Jury: Margaret Atwood, Guy Vanderhaeghe, Peter Gzowski
Blue ribbon Alice Munro, The Love of a Good Woman
1999
Jury: Alberto Manguel, Judith Mappin, Nino Ricci
Blue ribbon Bonnie Burnard, A Good House
2000
Jury: Margaret Atwood, Alistair MacLeod, Jane Urquhart
Blue ribbon Michael Ondaatje, Anil's Ghost
Blue ribbon David Adams Richards, Mercy Among the Children
2001
Jury: David Adams Richards, Joan Clark, Robert Fulford
Blue ribbon Richard B. Wright, Clara Callan
2002
Jury: Barbara Gowdy, Thomas King, W. H. New
Blue ribbon Austin Clarke, The Polished Hoe
2003
Jury: Rosalie Abella, David Staines, Rudy Wiebe
Blue ribbon M.G. Vassanji, The In-Between World of Vikram Lall
2004
Jury: M. G. Vassanji, Alistair MacLeod, Charlotte Gray
Blue ribbon Alice Munro, Runaway
2005
Jury: Warren Cariou, Elizabeth Hay, Richard B. Wright
Blue ribbon David Bergen, The Time in Between
2006
Jury: Adrienne Clarkson, Alice Munro, Michael Winter[16]
Blue ribbon Vincent Lam, Bloodletting and Miraculous Cures
2007
Jury: David Bergen, Camilla Gibb, Lorna Goodison
Blue ribbon Elizabeth Hay, Late Nights on Air
2008
Jury: Margaret Atwood, Bob Rae, Colm Toibin
Blue ribbon Joseph Boyden, Through Black Spruce
2009
Jury: Russell Banks, Victoria Glendinning, Alistair MacLeod
Blue ribbon Linden MacIntyre, The Bishop's Man
2010
Jury: Michael Enright, Claire Messud, Ali Smith[17]
Blue ribbon Johanna Skibsrud, The Sentimentalists
2011
Jury: Howard Norman, Annabel Lyon, Andrew O'Hagan[18]
Blue ribbon Esi Edugyan, Half-Blood Blues
2012
Jury: Roddy Doyle, Gary Shteyngart, Anna Porter[19]
Blue ribbon Will Ferguson, 419[20]
2013
Jury: Margaret Atwood, Esi Edugyan, Jonathan Lethem[21]
Blue ribbon Lynn Coady, Hellgoing

Longlists[edit]

2006[edit]

In 2006, the Giller Prize publicized its preliminary longlist for the first time.

2007[edit]

2008[edit]

2009[edit]

2010[edit]

2011[edit]

In 2011, the Giller Prize committee incorporated a Readers' Choice process into its longlist for the first time, allowing members of the general public to nominate and make the case for books of their own choosing, from which the winning book would be included in the long list. The Readers' Choice selection was Myrna Dey's novel Extensions.[22]

2012[edit]

2013[edit]

2014[edit]

References[edit]

  1. ^ The Scotiabank Giller Prize: Submissions.
  2. ^ "Giller Prize money doubles to $140,000". Toronto Star, September 16, 2014.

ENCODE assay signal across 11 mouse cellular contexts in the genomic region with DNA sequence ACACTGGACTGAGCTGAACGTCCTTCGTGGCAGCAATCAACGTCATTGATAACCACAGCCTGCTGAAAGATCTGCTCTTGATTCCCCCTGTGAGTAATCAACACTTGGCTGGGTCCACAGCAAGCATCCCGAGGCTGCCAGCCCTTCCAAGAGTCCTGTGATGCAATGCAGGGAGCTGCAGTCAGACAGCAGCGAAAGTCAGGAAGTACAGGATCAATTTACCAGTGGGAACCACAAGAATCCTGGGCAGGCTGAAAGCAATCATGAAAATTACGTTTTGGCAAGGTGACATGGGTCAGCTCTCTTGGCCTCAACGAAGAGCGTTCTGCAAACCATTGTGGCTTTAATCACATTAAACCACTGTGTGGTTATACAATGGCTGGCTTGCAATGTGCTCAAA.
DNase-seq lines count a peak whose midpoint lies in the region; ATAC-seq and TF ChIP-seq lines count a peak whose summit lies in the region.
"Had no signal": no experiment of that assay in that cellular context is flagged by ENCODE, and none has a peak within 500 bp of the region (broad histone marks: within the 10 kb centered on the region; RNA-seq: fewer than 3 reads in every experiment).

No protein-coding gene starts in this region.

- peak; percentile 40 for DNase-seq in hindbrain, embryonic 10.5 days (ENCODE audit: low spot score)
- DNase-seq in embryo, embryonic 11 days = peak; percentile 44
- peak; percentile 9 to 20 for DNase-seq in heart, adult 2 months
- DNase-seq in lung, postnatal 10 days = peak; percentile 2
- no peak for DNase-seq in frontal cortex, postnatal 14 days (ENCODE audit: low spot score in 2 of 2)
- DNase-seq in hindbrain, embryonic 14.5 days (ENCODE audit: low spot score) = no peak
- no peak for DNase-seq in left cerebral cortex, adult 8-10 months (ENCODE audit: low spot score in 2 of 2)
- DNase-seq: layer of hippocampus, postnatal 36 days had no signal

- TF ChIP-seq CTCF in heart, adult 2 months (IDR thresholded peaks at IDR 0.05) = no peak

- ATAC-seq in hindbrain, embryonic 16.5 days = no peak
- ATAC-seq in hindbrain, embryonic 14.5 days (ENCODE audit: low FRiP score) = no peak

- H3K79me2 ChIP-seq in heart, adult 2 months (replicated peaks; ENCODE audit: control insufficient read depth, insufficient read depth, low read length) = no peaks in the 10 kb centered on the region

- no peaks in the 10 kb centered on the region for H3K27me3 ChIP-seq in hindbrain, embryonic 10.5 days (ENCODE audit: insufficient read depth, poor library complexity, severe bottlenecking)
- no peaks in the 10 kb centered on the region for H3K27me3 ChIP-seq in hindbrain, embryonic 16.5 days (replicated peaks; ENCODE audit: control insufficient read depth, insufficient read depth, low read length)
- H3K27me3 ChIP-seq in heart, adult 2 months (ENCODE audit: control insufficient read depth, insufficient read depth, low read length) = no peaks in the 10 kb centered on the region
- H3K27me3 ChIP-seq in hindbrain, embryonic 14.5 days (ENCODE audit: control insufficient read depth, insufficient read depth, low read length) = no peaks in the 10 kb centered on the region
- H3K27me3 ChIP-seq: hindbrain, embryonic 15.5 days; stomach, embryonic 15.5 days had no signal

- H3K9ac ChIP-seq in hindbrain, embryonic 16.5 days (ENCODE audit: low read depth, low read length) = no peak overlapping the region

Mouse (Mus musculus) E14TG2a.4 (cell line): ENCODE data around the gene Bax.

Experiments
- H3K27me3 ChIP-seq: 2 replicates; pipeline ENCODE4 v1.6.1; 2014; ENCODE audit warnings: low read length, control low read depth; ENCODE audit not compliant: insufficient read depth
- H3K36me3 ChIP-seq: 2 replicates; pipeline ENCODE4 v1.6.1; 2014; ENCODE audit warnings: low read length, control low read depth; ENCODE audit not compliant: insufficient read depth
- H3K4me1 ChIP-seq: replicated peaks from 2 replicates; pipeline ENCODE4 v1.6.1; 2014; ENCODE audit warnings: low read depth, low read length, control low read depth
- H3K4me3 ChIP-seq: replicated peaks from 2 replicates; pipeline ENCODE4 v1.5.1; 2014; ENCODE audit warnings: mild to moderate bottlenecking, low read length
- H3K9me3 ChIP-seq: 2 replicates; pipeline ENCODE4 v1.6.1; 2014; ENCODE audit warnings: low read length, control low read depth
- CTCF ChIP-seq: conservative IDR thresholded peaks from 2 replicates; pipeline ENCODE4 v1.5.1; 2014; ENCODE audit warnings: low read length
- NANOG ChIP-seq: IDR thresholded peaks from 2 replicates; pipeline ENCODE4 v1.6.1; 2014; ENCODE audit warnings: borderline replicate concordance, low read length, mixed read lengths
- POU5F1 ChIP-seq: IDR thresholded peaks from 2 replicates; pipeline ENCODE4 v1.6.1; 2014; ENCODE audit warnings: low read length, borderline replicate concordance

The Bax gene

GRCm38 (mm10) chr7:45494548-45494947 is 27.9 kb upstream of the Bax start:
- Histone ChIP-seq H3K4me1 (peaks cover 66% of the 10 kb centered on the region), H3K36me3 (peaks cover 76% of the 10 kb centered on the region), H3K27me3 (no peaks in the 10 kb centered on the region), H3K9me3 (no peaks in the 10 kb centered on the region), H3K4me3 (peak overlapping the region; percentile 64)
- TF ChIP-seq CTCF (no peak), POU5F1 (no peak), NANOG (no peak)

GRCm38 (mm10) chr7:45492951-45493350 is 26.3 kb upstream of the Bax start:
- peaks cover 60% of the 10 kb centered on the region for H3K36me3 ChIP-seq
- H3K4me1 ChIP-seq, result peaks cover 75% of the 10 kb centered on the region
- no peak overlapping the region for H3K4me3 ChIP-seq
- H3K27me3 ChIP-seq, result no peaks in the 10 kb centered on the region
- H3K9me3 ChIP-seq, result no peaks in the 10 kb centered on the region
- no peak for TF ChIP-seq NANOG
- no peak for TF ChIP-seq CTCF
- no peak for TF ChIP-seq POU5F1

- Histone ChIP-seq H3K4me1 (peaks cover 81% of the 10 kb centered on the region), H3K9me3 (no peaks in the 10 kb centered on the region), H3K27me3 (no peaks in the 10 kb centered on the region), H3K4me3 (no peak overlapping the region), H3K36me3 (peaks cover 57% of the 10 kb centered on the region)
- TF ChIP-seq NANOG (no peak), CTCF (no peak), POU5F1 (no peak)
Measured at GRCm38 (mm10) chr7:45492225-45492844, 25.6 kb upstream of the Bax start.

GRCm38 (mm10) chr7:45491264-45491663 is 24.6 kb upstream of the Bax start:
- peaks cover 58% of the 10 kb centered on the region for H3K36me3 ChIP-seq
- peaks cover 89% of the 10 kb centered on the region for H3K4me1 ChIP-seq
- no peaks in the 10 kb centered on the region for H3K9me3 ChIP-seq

3. ^ The Scotiabank Giller Prize: Prize History
  4. ^ The Scotiabank Giller Prize: Crazy for CanLit
  5. ^ Stephen Henighan (2006). "Kingmakers". Geist. Retrieved 2008-04-26. 
  6. ^ Shinan Govani (2007-02-28). "An anti-Giller gadfly in Guelph". National Post. Retrieved 2008-04-26. 
  7. ^ Bryony Lewicki (2007-01-23). "Secrets of the Canadian literary cabal". Quillblog. Quill & Quire. Retrieved 2008-04-26. 
  8. ^ Ron Nurwisah (2007-01-23). "Are The Gillers Rigged?". Torontoist.com. Gothamist. Retrieved 2008-04-26. 
  9. ^ Nathan Whitlock (2007-01-22). "Just because I'm paranoid doesn't mean Margaret Atwood isn't out to get me". Retrieved 2008-04-26. 
  10. ^ James Adams (2010-10-05). "The Giller Prize: Could this be the year of the small press?". The Globe And Mail. Retrieved 2010-10-05. 
  11. ^ Gaspereau Press Background
  12. ^ John Barber (2010-11-10). "Author's angst grows over unavailability of Giller winner". The Globe And Mail. Retrieved 2010-11-16. 
  13. ^ Mark Medley (2010-11-15). "Gaspereau Press teams up with Douglas & McIntyre for The Sentimentalists". National Post. Retrieved 2010-11-15. 
  14. ^ Globe Editorial (2010-11-10). "Giller is enough to drive you to Gasperation". The Globe And Mail. Retrieved 2010-11-11. 
  15. ^ Nick Patch (2010-11-12). "Scarcity of Giller-winning ‘Sentimentalists’ a boon to eBook sales". Toronto Star. Retrieved 2010-11-12. 
  16. ^ The Great Unknowns: CBC Arts Online analyzes the literary dash for the Giller cash. cbc.ca, October 3, 2006.
  17. ^ "Rachman, Bergen, Urquhart and Coupland on Giller long list". The Globe and Mail, September 20, 2010.
  18. ^ "DeWitt and Edugyan add Giller nods to Booker nominations". The Globe and Mail, October 4, 2011.
  19. ^ "Scotiabank Giller Prize short list announced". Toronto Star, October 1, 2012.
  20. ^ "Will Ferguson takes Giller Prize for novel 419". Toronto Star, October 30, 2012.
  21. ^ "Scotiabank Giller Prize announces 2013 longlist nominees". Toronto Star, September 16, 2013.
  22. ^ "DeWitt, Edugyan, Ondaatje and Vanderhaege among 17 on Giller long list". The Globe and Mail, September 6, 2011.

External links[edit]